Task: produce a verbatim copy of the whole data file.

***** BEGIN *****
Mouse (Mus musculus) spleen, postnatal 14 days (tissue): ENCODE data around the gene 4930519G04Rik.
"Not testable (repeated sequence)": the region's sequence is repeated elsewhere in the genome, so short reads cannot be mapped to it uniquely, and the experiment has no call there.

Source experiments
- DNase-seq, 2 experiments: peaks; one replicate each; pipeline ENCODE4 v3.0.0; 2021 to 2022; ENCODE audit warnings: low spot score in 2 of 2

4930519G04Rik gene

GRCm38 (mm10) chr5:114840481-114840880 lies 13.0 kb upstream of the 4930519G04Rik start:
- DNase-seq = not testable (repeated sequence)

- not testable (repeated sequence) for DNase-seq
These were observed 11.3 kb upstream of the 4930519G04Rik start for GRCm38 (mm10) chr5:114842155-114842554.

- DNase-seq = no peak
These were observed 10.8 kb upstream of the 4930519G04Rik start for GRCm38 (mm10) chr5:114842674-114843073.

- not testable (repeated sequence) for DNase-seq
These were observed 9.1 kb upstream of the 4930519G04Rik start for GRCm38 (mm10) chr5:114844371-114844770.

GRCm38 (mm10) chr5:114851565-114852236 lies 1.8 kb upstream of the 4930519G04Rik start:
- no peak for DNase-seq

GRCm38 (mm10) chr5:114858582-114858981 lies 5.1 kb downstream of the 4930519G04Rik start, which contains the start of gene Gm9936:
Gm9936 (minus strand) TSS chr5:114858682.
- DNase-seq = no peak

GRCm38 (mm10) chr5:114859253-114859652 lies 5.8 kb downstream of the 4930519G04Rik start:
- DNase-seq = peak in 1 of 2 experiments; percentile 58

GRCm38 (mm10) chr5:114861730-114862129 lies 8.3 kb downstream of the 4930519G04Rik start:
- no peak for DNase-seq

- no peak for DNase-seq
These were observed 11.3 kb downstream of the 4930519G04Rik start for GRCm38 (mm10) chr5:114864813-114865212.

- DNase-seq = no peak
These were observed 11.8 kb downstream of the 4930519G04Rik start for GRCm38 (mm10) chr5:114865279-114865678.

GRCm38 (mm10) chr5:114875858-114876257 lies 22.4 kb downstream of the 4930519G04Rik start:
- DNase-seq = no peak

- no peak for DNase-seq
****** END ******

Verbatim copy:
Mouse (Mus musculus) spleen, postnatal 14 days (tissue): ENCODE data around the gene 4930519G04Rik.
"Not testable (repeated sequence)": the region's sequence is repeated elsewhere in the genome, so short reads cannot be mapped to it uniquely, and the experiment has no call there.

Source experiments
- DNase-seq, 2 experiments: peaks; one replicate each; pipeline ENCODE4 v3.0.0; 2021 to 2022; ENCODE audit warnings: low spot score in 2 of 2

4930519G04Rik gene

GRCm38 (mm10) chr5:114840481-114840880 lies 13.0 kb upstream of the 4930519G04Rik start:
- DNase-seq = not testable (repeated sequence)

- not testable (repeated sequence) for DNase-seq
These were observed 11.3 kb upstream of the 4930519G04Rik start for GRCm38 (mm10) chr5:114842155-114842554.

- DNase-seq = no peak
These were observed 10.8 kb upstream of the 4930519G04Rik start for GRCm38 (mm10) chr5:114842674-114843073.

- not testable (repeated sequence) for DNase-seq
These were observed 9.1 kb upstream of the 4930519G04Rik start for GRCm38 (mm10) chr5:114844371-114844770.

GRCm38 (mm10) chr5:114851565-114852236 lies 1.8 kb upstream of the 4930519G04Rik start:
- no peak for DNase-seq

GRCm38 (mm10) chr5:114858582-114858981 lies 5.1 kb downstream of the 4930519G04Rik start, which contains the start of gene Gm9936:
Gm9936 (minus strand) TSS chr5:114858682.
- DNase-seq = no peak

GRCm38 (mm10) chr5:114859253-114859652 lies 5.8 kb downstream of the 4930519G04Rik start:
- DNase-seq = peak in 1 of 2 experiments; percentile 58

GRCm38 (mm10) chr5:114861730-114862129 lies 8.3 kb downstream of the 4930519G04Rik start:
- no peak for DNase-seq

- no peak for DNase-seq
These were observed 11.3 kb downstream of the 4930519G04Rik start for GRCm38 (mm10) chr5:114864813-114865212.

- DNase-seq = no peak
These were observed 11.8 kb downstream of the 4930519G04Rik start for GRCm38 (mm10) chr5:114865279-114865678.

GRCm38 (mm10) chr5:114875858-114876257 lies 22.4 kb downstream of the 4930519G04Rik start:
- DNase-seq = no peak

- no peak for DNase-seq